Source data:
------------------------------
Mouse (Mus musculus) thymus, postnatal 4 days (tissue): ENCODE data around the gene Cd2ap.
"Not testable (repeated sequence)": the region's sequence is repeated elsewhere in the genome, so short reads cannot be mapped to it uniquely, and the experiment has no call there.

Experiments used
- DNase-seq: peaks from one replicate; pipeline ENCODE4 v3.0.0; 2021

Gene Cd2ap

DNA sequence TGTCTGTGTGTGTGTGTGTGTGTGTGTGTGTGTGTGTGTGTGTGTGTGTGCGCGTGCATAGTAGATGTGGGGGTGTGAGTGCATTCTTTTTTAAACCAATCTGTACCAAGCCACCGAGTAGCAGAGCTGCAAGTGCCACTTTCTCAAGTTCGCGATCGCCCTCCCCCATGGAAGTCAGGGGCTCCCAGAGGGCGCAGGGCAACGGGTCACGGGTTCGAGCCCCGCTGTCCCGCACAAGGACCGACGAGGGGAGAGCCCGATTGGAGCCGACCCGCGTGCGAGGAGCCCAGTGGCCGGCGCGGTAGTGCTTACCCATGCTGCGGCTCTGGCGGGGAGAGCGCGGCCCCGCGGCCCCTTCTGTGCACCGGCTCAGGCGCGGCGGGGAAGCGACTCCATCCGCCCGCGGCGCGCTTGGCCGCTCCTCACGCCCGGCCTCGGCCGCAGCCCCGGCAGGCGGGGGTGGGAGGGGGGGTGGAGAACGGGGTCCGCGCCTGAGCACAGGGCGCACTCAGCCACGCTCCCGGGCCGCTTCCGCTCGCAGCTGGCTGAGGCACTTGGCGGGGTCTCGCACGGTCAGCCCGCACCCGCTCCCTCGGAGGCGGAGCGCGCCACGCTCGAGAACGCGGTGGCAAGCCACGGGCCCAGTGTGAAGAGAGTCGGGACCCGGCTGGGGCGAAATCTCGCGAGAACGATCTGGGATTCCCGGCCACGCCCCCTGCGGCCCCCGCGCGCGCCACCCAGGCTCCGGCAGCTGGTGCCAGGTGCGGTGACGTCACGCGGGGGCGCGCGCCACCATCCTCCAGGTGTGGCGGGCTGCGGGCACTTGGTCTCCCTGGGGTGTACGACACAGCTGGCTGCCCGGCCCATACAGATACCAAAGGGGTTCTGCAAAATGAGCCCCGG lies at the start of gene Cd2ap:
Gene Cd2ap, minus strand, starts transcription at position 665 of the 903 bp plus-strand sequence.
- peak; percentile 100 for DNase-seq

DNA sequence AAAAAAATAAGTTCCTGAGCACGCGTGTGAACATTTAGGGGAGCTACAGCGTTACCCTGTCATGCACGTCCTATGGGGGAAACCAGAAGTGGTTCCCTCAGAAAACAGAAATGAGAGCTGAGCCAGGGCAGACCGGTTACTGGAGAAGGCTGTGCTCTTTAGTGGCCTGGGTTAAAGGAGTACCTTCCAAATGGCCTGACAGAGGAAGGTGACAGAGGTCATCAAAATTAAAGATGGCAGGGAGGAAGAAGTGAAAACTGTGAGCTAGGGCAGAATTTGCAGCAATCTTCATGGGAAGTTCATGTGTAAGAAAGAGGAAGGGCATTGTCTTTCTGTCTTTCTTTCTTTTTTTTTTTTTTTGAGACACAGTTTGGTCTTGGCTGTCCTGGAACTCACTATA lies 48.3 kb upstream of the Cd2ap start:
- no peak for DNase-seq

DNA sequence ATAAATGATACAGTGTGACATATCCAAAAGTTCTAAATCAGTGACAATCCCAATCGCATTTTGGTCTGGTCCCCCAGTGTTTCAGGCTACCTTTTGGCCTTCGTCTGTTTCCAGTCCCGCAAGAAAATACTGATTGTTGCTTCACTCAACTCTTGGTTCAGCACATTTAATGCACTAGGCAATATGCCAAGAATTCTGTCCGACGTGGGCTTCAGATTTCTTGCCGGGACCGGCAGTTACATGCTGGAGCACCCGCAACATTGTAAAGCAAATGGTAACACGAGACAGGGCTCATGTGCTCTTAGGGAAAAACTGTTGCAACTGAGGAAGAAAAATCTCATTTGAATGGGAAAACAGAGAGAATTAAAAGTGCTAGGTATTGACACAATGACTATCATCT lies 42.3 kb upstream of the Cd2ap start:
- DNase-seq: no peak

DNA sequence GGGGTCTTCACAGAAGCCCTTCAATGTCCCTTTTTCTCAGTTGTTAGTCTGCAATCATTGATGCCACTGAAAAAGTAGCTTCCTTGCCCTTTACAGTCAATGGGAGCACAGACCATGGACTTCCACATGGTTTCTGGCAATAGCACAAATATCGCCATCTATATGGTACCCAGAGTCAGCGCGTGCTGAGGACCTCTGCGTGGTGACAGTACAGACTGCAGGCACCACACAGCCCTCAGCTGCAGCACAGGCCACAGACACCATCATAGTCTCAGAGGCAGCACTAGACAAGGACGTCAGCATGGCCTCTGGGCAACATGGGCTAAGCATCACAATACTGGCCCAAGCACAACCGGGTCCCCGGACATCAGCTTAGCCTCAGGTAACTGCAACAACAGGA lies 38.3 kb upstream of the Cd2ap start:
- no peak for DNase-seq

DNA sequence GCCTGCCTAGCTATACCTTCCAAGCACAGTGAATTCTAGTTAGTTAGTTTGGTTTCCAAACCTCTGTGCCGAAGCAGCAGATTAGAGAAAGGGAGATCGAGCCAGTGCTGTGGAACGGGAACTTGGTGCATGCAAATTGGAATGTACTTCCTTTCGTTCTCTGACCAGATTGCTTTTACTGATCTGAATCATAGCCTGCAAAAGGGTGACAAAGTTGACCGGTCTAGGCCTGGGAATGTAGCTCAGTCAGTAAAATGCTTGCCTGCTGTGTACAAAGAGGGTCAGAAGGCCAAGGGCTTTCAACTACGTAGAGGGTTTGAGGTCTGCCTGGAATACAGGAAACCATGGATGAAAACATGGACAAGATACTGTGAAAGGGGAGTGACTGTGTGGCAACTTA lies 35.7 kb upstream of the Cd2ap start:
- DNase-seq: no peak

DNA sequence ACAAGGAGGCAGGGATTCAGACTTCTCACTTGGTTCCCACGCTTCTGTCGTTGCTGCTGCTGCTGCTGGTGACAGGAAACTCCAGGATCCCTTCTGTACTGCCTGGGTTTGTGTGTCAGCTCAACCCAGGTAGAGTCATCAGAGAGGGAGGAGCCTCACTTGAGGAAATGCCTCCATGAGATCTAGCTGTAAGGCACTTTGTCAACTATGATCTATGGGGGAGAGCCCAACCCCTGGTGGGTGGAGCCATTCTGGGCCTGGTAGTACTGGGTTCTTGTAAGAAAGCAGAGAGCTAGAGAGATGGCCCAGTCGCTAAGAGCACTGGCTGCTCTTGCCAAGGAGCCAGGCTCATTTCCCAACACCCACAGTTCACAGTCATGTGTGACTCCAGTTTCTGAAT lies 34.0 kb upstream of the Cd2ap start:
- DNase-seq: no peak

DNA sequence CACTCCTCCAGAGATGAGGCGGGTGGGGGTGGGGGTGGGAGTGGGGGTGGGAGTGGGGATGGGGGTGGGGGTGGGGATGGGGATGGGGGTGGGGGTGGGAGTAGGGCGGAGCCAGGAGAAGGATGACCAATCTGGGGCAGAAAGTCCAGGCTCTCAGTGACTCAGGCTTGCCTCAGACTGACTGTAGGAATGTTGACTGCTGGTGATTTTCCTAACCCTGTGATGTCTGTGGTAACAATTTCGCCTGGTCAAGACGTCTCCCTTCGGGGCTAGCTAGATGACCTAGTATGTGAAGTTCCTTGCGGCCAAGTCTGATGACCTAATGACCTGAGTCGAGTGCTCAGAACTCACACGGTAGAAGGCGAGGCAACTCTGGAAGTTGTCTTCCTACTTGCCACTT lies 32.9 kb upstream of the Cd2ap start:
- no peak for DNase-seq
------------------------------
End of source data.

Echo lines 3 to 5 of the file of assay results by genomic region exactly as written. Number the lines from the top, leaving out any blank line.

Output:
Experiments used
- DNase-seq: peaks from one replicate; pipeline ENCODE4 v3.0.0; 2021

Gene Cd2ap